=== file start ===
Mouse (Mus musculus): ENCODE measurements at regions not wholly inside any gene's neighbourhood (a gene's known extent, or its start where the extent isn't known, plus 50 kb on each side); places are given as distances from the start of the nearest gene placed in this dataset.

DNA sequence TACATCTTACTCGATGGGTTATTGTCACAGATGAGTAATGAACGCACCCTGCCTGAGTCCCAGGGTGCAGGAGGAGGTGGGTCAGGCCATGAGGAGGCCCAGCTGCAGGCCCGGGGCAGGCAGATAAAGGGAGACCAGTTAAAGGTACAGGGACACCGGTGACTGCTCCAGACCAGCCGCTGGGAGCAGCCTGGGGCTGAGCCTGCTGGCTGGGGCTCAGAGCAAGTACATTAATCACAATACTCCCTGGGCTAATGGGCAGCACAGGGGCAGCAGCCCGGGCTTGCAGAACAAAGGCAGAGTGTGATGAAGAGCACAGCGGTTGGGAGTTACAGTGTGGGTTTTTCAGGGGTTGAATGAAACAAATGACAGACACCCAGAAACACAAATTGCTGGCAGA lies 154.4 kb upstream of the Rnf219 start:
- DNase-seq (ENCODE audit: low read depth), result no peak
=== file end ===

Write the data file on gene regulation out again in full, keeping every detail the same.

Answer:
Mouse (Mus musculus): ENCODE measurements at regions not wholly inside any gene's neighbourhood (a gene's known extent, or its start where the extent isn't known, plus 50 kb on each side); places are given as distances from the start of the nearest gene placed in this dataset.

DNA sequence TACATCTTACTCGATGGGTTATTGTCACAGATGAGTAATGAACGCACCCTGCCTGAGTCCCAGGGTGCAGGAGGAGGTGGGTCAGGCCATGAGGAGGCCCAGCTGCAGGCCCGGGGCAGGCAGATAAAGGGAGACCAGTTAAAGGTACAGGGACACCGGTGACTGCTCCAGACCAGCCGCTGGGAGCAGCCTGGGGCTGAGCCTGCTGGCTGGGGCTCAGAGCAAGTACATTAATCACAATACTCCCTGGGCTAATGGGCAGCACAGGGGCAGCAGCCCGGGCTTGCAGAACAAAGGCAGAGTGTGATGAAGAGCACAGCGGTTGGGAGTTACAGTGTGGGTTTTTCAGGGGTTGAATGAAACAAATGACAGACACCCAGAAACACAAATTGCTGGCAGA lies 154.4 kb upstream of the Rnf219 start:
- DNase-seq (ENCODE audit: low read depth), result no peak